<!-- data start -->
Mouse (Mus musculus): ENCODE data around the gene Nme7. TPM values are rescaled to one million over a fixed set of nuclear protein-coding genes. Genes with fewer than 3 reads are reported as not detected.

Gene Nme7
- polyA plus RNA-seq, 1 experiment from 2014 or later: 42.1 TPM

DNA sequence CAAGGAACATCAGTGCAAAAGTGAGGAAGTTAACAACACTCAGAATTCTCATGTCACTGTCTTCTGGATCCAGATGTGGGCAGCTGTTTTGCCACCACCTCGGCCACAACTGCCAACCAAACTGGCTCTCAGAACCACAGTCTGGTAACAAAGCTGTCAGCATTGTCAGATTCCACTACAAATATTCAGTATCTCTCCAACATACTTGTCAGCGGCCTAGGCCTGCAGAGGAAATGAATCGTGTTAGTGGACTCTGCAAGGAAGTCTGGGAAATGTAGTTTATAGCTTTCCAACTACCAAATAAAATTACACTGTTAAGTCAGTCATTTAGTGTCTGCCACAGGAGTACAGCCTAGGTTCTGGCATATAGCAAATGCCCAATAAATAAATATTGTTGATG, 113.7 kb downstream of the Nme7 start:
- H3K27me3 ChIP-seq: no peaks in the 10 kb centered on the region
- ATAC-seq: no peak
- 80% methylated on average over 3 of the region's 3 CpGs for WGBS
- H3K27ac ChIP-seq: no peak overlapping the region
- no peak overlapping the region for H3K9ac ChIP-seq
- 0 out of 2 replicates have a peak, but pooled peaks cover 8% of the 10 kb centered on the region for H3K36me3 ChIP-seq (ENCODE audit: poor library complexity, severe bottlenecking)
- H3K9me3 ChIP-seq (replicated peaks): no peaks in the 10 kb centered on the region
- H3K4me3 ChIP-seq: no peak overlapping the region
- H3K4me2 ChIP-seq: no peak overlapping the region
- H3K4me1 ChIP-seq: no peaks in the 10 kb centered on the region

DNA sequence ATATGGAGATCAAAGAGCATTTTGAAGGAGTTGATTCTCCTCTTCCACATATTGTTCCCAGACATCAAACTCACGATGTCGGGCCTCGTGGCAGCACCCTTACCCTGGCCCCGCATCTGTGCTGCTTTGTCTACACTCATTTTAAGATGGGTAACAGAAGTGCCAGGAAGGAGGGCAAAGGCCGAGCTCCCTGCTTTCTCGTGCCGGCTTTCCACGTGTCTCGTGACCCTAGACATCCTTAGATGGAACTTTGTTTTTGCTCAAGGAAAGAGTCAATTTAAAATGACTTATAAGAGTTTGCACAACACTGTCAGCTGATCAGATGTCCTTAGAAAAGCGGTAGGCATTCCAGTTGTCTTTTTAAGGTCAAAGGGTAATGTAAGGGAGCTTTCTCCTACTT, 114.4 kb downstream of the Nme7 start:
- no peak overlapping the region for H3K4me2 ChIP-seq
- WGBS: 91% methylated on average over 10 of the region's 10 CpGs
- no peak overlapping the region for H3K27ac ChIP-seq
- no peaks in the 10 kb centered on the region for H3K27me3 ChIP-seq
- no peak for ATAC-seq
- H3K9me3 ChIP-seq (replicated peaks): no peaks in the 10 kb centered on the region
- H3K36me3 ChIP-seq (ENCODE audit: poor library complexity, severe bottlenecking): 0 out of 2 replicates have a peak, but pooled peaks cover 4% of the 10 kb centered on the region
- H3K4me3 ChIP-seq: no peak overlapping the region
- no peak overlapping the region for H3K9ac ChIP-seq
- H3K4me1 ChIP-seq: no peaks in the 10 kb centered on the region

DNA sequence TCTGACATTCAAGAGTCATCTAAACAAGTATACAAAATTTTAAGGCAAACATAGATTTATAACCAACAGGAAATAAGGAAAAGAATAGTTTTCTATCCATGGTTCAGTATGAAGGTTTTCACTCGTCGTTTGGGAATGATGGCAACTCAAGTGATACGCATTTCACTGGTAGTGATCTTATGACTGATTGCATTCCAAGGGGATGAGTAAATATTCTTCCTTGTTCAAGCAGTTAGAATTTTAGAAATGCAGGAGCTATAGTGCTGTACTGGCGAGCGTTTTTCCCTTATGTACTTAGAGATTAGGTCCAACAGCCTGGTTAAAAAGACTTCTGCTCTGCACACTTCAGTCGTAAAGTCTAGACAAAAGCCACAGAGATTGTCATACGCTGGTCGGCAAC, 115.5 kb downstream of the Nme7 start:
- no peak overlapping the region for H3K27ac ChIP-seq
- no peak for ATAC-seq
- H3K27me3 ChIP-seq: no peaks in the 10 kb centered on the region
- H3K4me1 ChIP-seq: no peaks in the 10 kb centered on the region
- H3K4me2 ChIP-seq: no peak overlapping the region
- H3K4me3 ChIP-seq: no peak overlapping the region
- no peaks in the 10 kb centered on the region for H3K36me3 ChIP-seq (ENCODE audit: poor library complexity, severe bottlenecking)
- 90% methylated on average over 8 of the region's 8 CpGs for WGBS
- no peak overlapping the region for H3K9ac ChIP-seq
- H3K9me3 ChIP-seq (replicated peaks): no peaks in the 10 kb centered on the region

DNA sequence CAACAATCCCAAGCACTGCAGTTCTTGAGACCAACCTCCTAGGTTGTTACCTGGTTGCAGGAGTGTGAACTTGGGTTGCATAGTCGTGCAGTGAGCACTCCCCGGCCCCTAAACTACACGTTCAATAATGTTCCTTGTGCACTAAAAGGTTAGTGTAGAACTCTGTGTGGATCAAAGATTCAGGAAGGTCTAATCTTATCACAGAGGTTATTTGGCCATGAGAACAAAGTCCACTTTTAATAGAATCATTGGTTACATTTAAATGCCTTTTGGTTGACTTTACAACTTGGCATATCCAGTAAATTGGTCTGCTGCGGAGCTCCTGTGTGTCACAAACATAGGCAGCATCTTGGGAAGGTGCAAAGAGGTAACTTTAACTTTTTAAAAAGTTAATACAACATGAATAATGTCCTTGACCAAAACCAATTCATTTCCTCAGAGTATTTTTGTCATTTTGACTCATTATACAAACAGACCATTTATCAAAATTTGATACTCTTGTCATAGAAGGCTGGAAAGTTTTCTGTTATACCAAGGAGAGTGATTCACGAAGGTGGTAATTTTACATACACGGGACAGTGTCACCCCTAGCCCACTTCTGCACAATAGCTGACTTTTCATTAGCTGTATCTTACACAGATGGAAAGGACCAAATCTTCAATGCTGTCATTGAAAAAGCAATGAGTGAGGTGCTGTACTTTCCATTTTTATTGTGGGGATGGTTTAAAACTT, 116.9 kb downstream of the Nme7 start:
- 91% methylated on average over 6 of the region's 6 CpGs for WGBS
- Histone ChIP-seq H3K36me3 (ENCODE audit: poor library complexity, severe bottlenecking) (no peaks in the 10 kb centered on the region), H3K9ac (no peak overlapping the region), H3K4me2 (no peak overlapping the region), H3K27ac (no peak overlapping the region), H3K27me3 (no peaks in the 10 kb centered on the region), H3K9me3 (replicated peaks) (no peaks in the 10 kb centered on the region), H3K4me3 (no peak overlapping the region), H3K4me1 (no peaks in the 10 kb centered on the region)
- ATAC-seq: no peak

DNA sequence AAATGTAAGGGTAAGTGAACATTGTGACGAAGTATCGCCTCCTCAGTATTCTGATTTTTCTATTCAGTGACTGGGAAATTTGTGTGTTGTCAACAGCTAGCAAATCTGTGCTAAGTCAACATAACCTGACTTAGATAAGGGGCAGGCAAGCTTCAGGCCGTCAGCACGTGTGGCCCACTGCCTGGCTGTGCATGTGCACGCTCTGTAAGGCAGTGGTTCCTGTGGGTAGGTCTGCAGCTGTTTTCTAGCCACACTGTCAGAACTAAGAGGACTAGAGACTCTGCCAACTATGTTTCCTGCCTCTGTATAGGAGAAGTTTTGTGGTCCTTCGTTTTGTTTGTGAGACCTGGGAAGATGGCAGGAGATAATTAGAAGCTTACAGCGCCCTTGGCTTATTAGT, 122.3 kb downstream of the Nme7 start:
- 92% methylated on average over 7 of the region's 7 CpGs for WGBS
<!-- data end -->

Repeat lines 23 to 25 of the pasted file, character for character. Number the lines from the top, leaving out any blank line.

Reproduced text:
- H3K4me3 ChIP-seq: no peak overlapping the region
- no peak overlapping the region for H3K9ac ChIP-seq
- H3K4me1 ChIP-seq: no peaks in the 10 kb centered on the region